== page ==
What Is IRA Bankruptcy Protection?
IRA bankruptcy protection was signed into law by President George W. Bush under the 2005 Bankruptcy Abuse Prevention and Consumer Protection Act (BAPCPA). The act took steps to insulate non-employer-sponsored retirement funds from creditors by providing that the plans were excluded from "property of the estate."
The passage of BAPCPA enabled for the first time protection for IRAs, including those rolled over from a 401(k) plan. Prior to the 2005 act, the only qualified retirement plans that received bankruptcy protection were 401(k) plans, pensions, and similar employer-sponsored retirement plans. Initial protection provided by BAPCPA was generally limited to $1 million.
How Does IRA Bankruptcy Protection Work?
IRA bankruptcy protection covers all types of IRAs: traditional IRAs, Roth IRAs, SEP-IRAs, SIMPLE IRAs, and rollover IRAs. In some cases, protection extends only up to a certain dollar amount, which increases regularly.
Here is a summary of IRA bankruptcy protection, according to the BAPCPA, based on the type of IRA:
- Traditional IRAs and Roth IRAs: Historically, the limits on bankruptcy protection for these IRAs have been adjusted every three years. The adjustment in 2019 raised the limit to $1,362,800 from $1,283,025. The next increase will go into effect on April 1, 2022.
- SEP-IRAs and SIMPLE IRAs: These IRAs are designed for self-employed individuals and small businesses. They receive the same protection as traditional IRAs and Roth IRAs, but there is no limit on the amount that is protected.
- Rollover IRAs: BAPCPA identifies rollover IRAs as a traditional IRA or Roth IRA that was originally funded by a rollover transfer from an employer-sponsored retirement plan such as a traditional 401(k) or Roth 401(k). Like SEP and SIMPLE IRAs, protection on these accounts is not capped.
The bankruptcy protection limit placed on traditional and Roth IRAs covers the vast majority of account holders because the account balance maximum is higher than most IRA investors are likely to achieve through a combination of their contributions and the gains made on them during their working years. In addition, BAPCPA permits the protected amount to exceed the limit "if the interests of justice so require."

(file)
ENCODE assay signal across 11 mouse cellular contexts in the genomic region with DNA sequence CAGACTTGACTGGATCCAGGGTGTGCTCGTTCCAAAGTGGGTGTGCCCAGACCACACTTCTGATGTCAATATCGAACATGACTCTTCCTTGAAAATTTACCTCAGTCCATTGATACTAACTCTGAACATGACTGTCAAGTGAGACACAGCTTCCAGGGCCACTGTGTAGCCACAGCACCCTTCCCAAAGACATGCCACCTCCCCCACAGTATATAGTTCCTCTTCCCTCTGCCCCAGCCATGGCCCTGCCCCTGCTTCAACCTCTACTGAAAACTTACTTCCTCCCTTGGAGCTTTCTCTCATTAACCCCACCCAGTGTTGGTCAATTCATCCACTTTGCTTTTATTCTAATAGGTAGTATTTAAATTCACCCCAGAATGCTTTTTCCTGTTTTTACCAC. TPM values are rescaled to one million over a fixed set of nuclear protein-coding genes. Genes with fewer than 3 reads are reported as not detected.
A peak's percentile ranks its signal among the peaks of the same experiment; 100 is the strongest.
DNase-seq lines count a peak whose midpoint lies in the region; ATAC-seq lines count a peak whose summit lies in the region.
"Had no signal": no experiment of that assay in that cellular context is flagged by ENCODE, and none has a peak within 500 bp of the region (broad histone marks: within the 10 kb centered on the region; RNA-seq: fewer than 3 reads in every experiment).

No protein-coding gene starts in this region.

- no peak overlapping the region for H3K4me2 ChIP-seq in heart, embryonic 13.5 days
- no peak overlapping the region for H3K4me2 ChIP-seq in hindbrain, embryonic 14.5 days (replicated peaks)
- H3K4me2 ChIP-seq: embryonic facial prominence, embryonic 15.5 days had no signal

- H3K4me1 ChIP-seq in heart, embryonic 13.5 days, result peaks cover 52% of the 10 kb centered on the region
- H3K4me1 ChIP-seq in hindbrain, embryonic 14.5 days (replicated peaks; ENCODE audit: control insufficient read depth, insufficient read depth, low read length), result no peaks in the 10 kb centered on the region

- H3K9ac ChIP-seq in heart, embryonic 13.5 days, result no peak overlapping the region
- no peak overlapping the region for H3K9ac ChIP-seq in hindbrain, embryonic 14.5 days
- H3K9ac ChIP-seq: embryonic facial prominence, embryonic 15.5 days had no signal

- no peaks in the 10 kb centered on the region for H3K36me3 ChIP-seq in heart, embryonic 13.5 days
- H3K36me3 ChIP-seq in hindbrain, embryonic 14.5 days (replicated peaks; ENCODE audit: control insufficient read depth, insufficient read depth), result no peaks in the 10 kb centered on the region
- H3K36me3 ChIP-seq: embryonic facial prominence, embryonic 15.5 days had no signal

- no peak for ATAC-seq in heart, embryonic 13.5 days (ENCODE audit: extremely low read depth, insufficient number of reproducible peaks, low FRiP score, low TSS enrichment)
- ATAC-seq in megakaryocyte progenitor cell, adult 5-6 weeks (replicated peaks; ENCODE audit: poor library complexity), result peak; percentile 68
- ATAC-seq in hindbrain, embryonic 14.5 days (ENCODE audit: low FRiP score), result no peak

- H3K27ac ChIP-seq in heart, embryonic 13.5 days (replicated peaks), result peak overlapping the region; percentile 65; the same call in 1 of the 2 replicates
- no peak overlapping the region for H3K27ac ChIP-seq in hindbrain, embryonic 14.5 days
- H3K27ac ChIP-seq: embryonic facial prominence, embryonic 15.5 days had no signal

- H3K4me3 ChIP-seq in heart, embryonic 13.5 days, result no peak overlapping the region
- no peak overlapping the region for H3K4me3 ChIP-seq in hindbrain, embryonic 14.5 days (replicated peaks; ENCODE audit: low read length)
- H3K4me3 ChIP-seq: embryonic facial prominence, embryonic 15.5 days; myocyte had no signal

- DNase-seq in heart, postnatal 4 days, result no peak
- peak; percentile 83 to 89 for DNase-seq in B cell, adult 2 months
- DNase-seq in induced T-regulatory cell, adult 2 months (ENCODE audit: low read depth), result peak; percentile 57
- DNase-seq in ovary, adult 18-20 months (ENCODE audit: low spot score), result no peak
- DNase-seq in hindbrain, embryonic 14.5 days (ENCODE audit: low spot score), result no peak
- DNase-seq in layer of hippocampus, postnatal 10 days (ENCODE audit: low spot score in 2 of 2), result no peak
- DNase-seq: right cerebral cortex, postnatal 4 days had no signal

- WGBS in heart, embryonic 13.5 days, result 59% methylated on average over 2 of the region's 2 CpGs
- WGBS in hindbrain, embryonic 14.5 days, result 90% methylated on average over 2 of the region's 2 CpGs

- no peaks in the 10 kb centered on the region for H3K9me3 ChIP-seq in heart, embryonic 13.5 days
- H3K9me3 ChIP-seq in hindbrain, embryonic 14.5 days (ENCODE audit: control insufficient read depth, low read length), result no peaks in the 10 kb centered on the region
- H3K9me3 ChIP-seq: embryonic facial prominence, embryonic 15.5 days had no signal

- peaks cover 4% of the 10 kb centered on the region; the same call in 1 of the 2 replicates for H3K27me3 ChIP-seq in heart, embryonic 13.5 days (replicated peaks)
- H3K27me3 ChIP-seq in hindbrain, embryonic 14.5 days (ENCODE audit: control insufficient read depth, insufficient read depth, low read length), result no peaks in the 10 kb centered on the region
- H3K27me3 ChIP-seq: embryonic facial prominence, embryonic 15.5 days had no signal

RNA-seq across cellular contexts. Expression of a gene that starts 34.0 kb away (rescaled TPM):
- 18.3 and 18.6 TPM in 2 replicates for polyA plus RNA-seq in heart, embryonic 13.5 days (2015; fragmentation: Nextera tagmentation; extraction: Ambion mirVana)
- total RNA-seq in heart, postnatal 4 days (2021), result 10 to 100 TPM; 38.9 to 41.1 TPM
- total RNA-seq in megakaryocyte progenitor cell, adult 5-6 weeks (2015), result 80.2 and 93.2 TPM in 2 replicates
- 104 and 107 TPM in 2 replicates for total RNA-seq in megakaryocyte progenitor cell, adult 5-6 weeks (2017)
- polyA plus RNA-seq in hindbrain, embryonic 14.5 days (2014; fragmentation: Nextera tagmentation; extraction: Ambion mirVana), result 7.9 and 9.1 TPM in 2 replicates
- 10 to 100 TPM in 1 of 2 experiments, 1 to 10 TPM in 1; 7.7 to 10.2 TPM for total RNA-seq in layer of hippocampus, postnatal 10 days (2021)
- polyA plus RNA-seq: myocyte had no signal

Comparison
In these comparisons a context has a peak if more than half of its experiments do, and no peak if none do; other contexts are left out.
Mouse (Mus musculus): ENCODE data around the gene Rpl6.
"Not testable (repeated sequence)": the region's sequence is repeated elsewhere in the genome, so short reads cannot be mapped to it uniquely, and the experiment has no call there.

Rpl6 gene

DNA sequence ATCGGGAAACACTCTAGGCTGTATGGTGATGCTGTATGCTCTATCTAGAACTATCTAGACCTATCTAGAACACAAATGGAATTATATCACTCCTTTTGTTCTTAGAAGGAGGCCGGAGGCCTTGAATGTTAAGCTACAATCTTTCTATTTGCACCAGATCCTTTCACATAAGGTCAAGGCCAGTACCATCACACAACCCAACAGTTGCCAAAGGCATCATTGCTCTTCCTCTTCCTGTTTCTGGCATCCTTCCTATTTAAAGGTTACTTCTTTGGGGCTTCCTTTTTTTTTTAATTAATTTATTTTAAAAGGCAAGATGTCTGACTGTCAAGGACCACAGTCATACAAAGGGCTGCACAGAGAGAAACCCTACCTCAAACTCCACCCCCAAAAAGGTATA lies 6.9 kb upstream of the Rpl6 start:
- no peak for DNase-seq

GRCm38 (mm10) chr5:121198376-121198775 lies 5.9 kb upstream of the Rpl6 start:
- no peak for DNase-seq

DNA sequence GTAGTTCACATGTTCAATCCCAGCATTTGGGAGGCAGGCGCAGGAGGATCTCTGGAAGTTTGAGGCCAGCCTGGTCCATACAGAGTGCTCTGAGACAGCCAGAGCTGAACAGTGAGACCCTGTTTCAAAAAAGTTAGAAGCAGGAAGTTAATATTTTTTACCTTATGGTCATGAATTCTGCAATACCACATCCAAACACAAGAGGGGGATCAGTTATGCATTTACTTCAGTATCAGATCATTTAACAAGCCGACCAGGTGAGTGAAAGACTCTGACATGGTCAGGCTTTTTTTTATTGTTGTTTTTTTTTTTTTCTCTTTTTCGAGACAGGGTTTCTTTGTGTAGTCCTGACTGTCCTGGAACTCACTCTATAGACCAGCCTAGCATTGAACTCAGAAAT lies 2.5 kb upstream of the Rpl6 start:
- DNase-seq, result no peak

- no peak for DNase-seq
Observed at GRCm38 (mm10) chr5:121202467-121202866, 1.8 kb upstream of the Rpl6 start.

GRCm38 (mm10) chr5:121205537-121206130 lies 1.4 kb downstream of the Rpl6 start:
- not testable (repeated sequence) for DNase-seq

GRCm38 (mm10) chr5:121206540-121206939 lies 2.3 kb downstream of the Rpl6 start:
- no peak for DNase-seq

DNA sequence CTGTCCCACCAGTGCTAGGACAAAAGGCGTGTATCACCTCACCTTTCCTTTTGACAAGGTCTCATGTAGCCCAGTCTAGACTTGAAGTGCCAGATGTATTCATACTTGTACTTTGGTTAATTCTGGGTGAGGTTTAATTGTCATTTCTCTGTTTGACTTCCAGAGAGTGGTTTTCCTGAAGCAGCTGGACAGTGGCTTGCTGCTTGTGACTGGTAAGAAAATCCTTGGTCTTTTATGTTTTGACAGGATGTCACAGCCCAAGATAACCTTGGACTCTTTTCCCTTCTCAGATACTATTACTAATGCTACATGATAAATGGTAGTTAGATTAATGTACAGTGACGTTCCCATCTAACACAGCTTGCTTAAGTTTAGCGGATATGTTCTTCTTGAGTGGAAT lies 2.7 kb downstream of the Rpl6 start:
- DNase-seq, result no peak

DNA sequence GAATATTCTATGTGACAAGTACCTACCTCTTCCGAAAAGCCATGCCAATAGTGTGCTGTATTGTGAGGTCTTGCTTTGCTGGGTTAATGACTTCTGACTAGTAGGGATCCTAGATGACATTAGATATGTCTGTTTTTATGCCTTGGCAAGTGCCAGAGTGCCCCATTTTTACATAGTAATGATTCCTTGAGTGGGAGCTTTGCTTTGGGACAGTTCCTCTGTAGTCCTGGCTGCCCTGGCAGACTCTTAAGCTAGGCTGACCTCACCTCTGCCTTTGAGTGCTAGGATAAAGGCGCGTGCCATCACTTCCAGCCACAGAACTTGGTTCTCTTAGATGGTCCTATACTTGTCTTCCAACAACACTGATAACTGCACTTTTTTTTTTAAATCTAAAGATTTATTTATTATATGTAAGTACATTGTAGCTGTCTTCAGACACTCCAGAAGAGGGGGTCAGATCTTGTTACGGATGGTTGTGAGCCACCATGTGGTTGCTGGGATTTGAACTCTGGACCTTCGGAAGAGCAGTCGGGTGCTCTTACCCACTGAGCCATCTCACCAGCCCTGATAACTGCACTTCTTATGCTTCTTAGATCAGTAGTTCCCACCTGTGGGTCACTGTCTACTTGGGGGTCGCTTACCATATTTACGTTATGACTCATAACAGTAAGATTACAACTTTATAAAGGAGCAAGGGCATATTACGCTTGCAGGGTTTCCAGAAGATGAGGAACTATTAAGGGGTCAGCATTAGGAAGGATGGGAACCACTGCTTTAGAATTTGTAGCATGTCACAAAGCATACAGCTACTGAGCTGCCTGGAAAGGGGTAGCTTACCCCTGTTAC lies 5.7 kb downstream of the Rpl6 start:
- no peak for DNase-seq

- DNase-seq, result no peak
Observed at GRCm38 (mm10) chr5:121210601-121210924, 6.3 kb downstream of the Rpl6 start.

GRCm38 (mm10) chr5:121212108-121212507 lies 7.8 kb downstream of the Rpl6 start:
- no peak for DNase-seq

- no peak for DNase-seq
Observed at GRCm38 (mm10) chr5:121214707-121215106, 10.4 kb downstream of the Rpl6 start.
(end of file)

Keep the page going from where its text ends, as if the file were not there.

The cap on protection for traditional and Roth IRA accounts apples to the sum of all such accounts, not to each individual account.
What's Not Covered in IRA Bankruptcy Protection?
IRA bankruptcy protection is quite extensive, but some creditors can still claim assets in your IRA. The Internal Revenue Service (IRS) and an ex-spouse can take money from your IRA even after you have declared bankruptcy.
IRA Assets and the IRS
If you owe past taxes to the IRS, that federal agency can put a levy on your IRA, in addition to your paycheck. Generally, the IRS will put a levy on other assets before your IRA, but your retirement account assets are not off-limits to the agency.
IRA Assets and Divorce
Your ex-spouse can take assets from your IRA if a court order says they can. In fact, divorce is the only exception to the rule that an IRA account owner has to die before their assets can be transferred directly to someone else.
A court order may require the IRA's custodian to change the owner of the account to your ex-spouse if they are to receive all of the assets in it. Or the order may call for a portion of the assets in your account to be transferred to an account for your ex-spouse. In either case, the transfer is tax-free so long as it is carried out according to the terms of the court order.
Judgment Creditors Outside of Bankruptcy
Generally, there is no federal protection from creditors for IRA owners who have not filed for bankruptcy. Therefore, protection of your IRA from creditors who have court judgments against you depends on state law, which varies pretty widely.
For instance, in New York, IRA assets are protected from judgment creditors with few exceptions. A creditor may be able to take from you money you put into the IRA within 90 days before the creditor filed their ultimately successful claim against you. They also may be able to take money a court decides you put in the IRA for the express purpose of keeping it from them.
When it comes to IRA bankruptcy protection, certain federal rules apply. But if you are unsure whether your IRA assets are protected in your particular case, you may wish to seek legal counsel.
- IRA bankruptcy protection is a federal law that protects your IRAs from creditors in the event you declare bankruptcy.
- Roth and traditional IRAs are protected up to a certain limit, which changes every three years. SEP-IRAs, SIMPLE IRAs, and rollover IRAs are not subject to the limit.
- There are still certain cases, such as divorce or the payment of back taxes to the IRS, in which your IRA may not be protected in bankruptcy.